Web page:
My Lacrosse Concussion Story

Becca Losch

Who Am I?

My name is Becca Losch. I am 23 years old, living and working in New York City. I am a former three-sport athlete who grew up playing sports year round. If I wasn’t on a field or in a gym, I was at the beach with my family and friends. I played soccer, basketball, and lacrosse competitively into high school and owe many of the skills and attributes I have today to the people I met through those teams and programs. I began the recruiting process to play lacrosse in college my sophomore year of high school. I graduated from Red Bank Catholic High School (RBC) and the University of Richmond, which is a common statement for one to say, but there was a time post injury when many people doubted I would complete high school let alone think about attending a top university.

What happened?

I started my time in high school as a three-sport athlete, honor student, and was involved in more extracurriculars than fit into a day. My freshman year was great socially, academically, and athletically but that all came to a quick halt on April 24, 2012.

On April 24, 2012 as I warmed up for a game I was hit in the back of the head with a lacrosse ball during a shuttle drill. I’m told that I fell to the ground and my friends helped me up and I continued to play. I still don’t remember this, and the rest of the game and day is very vague to me. Luckily, one of my teammates and friends found my mom after the game and told her that I had been hit otherwise my family wouldn’t have known since this took place in a warm up before parent and fans were at the game.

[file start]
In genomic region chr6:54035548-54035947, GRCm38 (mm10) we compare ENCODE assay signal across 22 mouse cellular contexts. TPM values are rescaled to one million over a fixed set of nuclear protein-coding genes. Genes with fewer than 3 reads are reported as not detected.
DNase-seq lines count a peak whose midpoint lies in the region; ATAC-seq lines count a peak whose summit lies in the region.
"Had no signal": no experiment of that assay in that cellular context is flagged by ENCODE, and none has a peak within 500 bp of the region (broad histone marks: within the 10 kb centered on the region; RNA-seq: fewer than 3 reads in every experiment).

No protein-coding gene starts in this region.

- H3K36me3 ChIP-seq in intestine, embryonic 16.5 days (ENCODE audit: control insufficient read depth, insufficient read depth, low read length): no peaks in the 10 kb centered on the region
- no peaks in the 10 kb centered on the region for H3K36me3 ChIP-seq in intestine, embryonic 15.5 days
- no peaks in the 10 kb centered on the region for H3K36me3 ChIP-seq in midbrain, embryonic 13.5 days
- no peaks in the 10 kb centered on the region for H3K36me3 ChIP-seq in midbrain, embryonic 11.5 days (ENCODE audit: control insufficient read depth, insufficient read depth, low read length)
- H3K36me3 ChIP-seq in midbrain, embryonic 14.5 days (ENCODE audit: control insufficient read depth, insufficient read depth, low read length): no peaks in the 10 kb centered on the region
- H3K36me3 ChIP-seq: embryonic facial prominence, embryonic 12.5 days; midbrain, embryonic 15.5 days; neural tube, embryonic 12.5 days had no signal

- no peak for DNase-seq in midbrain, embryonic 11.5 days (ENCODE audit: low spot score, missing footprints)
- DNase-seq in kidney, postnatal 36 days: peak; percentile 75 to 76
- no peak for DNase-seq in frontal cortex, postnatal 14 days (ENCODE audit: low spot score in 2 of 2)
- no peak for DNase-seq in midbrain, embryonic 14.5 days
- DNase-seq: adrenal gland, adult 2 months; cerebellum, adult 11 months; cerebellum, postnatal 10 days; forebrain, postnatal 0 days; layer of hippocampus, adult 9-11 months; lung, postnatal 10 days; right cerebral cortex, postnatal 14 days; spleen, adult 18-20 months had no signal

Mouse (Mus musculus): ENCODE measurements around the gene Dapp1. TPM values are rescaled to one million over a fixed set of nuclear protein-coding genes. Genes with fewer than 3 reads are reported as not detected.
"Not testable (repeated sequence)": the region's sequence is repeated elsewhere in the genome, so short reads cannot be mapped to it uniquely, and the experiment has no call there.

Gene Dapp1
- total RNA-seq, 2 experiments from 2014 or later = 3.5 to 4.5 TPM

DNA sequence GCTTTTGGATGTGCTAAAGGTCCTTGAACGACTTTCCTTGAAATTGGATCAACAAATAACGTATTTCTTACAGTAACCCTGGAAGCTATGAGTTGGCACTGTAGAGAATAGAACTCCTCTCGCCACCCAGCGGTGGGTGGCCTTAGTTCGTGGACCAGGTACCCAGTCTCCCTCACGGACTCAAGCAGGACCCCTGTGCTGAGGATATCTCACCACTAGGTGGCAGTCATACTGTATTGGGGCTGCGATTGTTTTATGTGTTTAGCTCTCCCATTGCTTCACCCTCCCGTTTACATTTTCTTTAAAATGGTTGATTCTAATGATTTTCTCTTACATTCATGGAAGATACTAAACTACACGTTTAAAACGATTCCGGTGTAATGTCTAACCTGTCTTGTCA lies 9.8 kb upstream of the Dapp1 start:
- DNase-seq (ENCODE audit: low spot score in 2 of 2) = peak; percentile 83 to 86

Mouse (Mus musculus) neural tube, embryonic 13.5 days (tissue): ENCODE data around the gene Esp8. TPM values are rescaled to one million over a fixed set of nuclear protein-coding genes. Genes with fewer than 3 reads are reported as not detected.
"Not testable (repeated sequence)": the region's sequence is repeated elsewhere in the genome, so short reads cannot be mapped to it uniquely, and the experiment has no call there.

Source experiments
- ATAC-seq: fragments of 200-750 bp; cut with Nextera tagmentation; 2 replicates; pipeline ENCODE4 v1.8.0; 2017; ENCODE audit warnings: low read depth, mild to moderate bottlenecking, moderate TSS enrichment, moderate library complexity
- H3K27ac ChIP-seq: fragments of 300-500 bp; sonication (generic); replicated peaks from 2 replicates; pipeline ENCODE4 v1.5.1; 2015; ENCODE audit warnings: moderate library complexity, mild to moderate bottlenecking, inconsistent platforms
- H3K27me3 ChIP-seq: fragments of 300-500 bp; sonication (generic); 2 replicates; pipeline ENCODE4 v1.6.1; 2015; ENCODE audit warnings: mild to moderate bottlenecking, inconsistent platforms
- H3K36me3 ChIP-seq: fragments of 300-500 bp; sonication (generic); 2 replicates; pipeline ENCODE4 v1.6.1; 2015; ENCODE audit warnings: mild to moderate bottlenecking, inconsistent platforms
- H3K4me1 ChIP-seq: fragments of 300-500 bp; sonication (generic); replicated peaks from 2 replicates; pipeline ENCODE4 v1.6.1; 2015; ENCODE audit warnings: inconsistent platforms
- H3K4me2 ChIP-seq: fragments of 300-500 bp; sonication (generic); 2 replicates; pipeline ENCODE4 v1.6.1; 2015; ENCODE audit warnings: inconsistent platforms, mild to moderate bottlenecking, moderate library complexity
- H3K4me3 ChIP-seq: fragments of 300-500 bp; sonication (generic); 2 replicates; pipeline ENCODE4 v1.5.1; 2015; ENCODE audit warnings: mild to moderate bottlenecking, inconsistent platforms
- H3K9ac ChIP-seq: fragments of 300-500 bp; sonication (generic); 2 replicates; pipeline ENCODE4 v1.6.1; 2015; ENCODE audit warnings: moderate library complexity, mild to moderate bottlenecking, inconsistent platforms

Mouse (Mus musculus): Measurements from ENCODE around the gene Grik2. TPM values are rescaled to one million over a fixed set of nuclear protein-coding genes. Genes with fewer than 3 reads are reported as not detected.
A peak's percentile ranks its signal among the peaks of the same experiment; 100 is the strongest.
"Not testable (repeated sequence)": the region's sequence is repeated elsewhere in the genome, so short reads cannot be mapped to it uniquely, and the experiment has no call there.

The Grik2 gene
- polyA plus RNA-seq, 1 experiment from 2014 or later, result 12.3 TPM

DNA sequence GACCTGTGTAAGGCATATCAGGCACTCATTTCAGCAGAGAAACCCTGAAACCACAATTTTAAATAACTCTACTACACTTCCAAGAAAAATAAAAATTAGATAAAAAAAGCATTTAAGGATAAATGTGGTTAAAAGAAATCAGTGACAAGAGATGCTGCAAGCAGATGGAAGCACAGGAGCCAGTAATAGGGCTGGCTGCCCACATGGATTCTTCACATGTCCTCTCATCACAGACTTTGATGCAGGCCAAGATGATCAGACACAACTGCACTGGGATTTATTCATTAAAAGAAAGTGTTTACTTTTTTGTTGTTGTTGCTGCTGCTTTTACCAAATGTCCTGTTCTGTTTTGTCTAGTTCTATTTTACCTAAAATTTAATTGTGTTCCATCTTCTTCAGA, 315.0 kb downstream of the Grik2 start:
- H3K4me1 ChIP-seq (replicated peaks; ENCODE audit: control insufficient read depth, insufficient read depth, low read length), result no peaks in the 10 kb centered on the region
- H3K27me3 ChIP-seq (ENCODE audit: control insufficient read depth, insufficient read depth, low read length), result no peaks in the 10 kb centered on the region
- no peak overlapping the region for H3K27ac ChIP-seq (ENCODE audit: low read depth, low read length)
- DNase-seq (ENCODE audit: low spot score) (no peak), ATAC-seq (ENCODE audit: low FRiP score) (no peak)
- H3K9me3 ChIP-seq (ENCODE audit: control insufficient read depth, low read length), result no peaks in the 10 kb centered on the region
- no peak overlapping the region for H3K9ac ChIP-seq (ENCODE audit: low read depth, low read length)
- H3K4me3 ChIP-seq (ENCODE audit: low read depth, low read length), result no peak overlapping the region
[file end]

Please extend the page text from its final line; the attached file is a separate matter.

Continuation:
Afterwards is a very long story and hard to explain. I know the story of what happened and when, but it’s not a linear story in my head. Despite how crazy this sounds, I did not remember much the six months after my head injury. For seven months I saw countless “experts in the field” in NJ and NYC. I followed doctors’ orders, but instead of improving, I continued to deteriorate. Some of my symptoms included extreme photosensitivity, nausea, severe insomnia, indescribable fatigue, tinnitus, dizziness and difficulty focusing, migraines, whiplash, and eye pain. As I tried to do schoolwork, the letters floated around the page, but I was too out of it to articulate this to anyone. Daily tasks such as reading, writing, walking up the stairs, or brushing my teeth became huge accomplishments. I was unable to attend school but tried to keep up by being home schooled. I also wanted to stay involved and would attend some of the night games. I was the quiet girl constantly wearing sunglasses, a hat, and earplugs. I spent my summer attempting to catch up on my schoolwork and hoped to return to school in September for my junior year but could not. In November one of my doctors finally referred me to the University of Pittsburgh Medical Center Concussion Program and this is when my recovery began.

My recovery process...

My recovery began at my first visit to UPMC where I was evaluated by a team of doctors and told that I had a serious and complicated concussion. Within minutes of my appointment, the director of the program told us that he thought he knew what was wrong with me and that it was treatable. This was the first time in seven months that both myself and my family felt validated and hopeful. I spent the day being tested by a team of concussions specialists and was sent home with a treatment plan to address the injuries to my ocular and vestibular systems. My treatment plan included at home therapies to retrain my brain how to use my eyes and vestibular system.